In this country, we rarely consider the act of making pasta. It’s something we purchase prepared, allowing us to focus on other things, like a good sauce or side dish.
Yet, there’s hardly a tradition more rewarding to pursue in the kitchen then making your own pasta from scratch. No, it’s not the easiest culinary act in the book, but it is a fun, approachable, and decidedly Italian one. Plus, you can brag to your dinner date or guests that you mixed, cut, and cooked the noodles yourself.
With a steady pair of hands and a little baking prowess, just about anybody can knock out some pasta. What’s more, you can fool around with different styles and even opt for healthier versions like those made from whole wheat. The task can be even more enjoyable with a good playlist and a glass of something good and pasta-friendly, like Chianti. What’s you’ve twisted your fork into a fresh batch, you may never go back to the prepared stuff.
Think of pasta like you do bread. It’s made from dough, preferably on the malleable side with the right ratio of flour types. We like the recipe below from Bon Appétit. It’s technically meant for ravioli but it’s a flexible recipe that can work with just about any kind of pasta.
Go into the routine patient, knowing that the turnaround for the homemade stuff isn’t exactly quick. Be willing to take a few stabs at the dough, as you’ll find you’ll like various hydration levels better depending on what kind you’re making. The same can be said with egg yolk content. Trial and error is best here, so don’t feel like you need to knock your first batch out of the park.
When it comes time to cook the pasta, be at the ready. Being fresh, it will cook much faster than the dried stuff, so have your plates and tongs and colander ready for what feels like a flash boil. And don’t drown your first effort in sauce. In fact, try some on its own once it cools to see how it differs and how it might be improved next time (perhaps more salt or a different flour bill for a changed texture).
- 3 large eggs, beaten to blend
- 2 cups all-purpose flour
- 1 tablespoon olive oil
- 1 teaspoon kosher salt
- Mix eggs, flour, oil, and salt in the bowl of a stand mixer with your hands until a shaggy dough forms. Knead with dough hook until dough is smooth and elastic, about 10 minutes. Cover dough with plastic wrap and let rest at least 30 minutes.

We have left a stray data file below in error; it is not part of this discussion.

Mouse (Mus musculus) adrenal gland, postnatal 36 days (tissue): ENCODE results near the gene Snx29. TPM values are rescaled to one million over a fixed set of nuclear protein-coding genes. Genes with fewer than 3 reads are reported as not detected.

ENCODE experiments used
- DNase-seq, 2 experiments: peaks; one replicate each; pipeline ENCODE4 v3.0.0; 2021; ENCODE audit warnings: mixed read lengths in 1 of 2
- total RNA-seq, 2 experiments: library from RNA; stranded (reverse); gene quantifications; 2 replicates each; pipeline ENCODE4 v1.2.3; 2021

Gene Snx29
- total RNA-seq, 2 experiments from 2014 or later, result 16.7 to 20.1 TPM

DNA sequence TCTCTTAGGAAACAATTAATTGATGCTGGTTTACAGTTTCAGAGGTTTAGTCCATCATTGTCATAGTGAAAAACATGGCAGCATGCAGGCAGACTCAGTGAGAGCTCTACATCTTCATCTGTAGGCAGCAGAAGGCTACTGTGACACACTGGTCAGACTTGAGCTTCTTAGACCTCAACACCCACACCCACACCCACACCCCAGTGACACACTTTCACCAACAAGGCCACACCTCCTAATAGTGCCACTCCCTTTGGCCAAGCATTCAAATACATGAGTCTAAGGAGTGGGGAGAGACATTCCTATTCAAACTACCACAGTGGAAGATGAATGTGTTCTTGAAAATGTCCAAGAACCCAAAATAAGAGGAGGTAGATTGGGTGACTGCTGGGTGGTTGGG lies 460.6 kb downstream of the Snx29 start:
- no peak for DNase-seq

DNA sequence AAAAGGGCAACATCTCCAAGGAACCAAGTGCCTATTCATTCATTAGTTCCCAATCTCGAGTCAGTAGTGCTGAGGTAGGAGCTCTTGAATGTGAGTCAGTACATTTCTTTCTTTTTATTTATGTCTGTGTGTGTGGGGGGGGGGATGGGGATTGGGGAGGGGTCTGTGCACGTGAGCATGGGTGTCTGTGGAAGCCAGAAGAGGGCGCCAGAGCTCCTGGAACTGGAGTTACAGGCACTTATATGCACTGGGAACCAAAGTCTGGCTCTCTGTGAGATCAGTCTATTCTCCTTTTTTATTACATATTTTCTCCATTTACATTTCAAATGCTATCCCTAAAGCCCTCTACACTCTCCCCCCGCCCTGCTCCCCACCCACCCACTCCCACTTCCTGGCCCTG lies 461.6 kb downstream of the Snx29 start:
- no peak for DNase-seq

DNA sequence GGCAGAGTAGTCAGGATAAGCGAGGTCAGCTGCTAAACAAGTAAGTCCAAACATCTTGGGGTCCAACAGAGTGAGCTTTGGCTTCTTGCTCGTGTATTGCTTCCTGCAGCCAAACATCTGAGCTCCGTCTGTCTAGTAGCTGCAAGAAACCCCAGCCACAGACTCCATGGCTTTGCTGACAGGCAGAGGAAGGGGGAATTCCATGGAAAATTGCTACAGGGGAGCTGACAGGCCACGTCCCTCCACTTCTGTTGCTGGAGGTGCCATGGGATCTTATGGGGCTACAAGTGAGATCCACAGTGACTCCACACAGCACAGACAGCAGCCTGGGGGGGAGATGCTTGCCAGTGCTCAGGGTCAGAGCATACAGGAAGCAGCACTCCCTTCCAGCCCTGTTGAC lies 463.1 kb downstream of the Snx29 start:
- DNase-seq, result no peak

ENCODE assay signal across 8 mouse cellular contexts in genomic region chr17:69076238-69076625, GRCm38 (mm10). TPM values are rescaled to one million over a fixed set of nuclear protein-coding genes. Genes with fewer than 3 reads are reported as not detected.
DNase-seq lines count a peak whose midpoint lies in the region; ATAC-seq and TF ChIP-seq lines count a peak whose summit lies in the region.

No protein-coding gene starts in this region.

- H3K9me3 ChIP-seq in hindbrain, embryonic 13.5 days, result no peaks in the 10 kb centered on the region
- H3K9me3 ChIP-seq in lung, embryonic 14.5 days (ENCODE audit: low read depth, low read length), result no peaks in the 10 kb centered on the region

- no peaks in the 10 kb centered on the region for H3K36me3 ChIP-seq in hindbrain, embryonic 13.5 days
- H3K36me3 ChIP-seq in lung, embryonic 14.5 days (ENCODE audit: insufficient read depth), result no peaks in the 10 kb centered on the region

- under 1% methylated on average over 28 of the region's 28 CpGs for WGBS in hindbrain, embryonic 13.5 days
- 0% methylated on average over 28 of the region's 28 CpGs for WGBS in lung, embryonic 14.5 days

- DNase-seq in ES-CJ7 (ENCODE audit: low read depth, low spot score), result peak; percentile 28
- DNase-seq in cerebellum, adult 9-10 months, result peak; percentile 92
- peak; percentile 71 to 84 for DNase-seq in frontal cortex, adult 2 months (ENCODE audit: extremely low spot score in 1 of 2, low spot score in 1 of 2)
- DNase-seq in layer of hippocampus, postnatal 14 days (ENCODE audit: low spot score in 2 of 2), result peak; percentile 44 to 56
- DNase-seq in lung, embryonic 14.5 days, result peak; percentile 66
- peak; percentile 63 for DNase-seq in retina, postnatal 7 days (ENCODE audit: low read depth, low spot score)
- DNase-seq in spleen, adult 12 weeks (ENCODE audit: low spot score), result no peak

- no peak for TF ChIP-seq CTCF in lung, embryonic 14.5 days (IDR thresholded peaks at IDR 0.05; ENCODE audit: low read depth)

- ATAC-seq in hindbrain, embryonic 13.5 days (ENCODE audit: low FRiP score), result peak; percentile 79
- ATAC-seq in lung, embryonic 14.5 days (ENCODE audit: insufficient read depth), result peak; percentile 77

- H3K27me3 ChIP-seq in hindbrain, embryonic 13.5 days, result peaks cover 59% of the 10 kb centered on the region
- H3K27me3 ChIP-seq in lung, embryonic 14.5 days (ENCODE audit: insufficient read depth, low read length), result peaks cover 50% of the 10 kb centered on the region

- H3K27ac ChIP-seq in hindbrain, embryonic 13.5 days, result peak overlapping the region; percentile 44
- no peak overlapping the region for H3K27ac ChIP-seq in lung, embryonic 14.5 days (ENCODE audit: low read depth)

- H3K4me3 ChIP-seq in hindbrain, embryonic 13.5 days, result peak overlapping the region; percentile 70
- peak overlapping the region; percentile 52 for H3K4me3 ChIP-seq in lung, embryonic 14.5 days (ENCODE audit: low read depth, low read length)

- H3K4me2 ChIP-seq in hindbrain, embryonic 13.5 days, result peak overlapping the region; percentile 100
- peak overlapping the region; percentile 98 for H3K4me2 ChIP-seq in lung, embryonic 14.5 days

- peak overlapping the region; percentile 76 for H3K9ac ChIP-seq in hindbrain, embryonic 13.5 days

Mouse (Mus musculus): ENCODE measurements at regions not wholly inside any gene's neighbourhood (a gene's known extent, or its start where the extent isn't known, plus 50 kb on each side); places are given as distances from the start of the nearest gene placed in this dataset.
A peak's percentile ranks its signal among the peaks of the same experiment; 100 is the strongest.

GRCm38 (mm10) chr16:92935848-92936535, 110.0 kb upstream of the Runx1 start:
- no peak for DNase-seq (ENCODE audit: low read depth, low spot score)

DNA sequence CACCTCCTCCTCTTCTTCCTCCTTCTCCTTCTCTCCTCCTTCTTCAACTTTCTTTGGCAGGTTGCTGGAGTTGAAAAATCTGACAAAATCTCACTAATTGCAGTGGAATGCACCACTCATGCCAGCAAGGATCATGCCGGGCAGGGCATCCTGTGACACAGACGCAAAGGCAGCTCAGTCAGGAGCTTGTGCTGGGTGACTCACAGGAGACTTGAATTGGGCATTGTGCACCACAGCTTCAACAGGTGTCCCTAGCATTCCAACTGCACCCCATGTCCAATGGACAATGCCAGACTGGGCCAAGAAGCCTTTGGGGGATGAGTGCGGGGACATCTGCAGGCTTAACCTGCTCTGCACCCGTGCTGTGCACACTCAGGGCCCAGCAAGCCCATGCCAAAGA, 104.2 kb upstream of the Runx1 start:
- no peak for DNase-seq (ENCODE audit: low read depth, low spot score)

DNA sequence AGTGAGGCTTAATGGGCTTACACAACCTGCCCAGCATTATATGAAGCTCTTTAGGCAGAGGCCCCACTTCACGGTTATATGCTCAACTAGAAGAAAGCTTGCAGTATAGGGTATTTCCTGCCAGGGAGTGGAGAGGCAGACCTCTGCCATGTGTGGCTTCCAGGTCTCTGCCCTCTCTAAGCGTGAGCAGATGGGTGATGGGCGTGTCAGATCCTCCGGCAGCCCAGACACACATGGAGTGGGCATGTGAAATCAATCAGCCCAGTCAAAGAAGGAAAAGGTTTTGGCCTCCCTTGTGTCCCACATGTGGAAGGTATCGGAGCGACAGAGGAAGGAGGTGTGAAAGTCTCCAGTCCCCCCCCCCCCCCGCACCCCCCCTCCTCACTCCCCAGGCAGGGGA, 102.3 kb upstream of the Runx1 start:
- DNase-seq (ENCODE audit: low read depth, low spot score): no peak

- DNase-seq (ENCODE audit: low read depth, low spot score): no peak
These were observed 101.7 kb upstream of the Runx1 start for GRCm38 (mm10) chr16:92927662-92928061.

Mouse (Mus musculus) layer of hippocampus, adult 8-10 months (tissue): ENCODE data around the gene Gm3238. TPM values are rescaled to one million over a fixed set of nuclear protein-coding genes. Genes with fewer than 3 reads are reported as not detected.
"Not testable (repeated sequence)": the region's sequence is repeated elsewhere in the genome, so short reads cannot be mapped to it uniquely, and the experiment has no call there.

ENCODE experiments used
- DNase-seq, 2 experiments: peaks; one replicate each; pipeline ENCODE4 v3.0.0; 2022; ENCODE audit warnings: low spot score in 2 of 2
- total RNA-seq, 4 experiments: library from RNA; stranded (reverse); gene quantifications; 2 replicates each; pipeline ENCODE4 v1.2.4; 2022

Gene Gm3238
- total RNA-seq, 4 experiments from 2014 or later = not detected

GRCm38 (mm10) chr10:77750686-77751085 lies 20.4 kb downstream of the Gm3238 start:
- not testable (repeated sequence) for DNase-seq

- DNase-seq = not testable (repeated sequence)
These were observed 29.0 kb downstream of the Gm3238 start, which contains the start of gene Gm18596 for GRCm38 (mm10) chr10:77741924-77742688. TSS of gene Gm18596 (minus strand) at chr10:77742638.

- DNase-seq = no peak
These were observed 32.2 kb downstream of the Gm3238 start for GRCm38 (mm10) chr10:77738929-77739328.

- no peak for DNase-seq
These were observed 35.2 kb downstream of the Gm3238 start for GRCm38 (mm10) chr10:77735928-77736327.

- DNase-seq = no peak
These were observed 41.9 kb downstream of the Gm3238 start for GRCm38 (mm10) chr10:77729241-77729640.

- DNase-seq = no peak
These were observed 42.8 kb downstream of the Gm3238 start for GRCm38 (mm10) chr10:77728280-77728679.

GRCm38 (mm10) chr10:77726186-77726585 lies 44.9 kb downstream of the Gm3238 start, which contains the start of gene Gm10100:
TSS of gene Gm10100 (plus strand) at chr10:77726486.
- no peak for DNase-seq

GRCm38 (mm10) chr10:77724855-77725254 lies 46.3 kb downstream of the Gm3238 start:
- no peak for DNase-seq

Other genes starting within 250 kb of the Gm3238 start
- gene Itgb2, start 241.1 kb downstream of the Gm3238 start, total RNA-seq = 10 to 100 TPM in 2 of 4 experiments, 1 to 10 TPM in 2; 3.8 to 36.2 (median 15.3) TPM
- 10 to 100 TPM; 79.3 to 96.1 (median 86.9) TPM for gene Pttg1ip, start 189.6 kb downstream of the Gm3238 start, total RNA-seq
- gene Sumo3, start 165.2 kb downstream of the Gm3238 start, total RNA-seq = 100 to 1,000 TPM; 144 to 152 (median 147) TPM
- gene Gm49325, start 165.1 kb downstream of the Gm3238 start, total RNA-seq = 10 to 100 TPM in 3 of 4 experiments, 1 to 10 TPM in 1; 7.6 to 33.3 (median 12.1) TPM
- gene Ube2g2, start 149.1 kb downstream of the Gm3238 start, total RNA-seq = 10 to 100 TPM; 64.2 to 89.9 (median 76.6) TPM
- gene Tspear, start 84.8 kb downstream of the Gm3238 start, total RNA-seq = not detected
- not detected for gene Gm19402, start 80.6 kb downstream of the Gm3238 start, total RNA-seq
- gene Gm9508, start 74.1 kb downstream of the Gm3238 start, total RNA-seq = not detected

- Cut and rolls as desired.
- Do ahead: Dough can be made 1 day ahead; tightly wrap and chill.
Essentially, you’ll need a few staples when making pasta. Down the road, once you’ve become an expert, you can add bells and whistles like specialized drying racks. But for your first stab, you can just start with a solid mixer for preparing your dough.
For starters, you’ll need a decent roller and, because flour and eggs are in the picture, a good apron. If you’re making a specific pasta that’s shape-specific, you’ll need a special cutter (if you’re making ravioli, for example, you’ll want something like ).
You’ll also need a pasta roller, which feels like an impulse buy until you make a batch and get hooked. We like this very traditional, as well as this sleek and more modern . You’ll also want a good tray. Most pros recommend glass versus metal for even baking and less sticking to the pan.
If you don’t want a full roller, you can get away with a decent chef’s knife and some precise cutting. You can also often get away with a decent rolling knife such as a pizza cutter.
Pasta is practically its own language. There are many, many variations. For our purposes we’ll focus on some of the more common kinds to make at home. Although if you’re feeling innovative and want to make your own orecchiette as they do in southern Italy, be our guest.
Your go-to’s for most pasta are spaghetti and pappardelle. The former is stringy and of a pretty standard size while the latter is wider, sturdier, and more photogenic, great with more involved recipes. We love bucatini, which is essentially a thicker spaghetti noodle with a hole running through it. Linguini and fettuccine are pretty much in the same family.
Cavatelli look like little ears and can be made with a little practice and your thumbs for a tool. For more varieties and a visual companion, check out this video. Smaller, tube-like pastas such as ziti and penne require some delicate rolling (and a thin roller for evenness) while more decorative pastas like farfalle (also known as bow tie) require a special pinch. No matter what direction you go, it’s hands-on fun and even the lesser-looking stuff will taste great.
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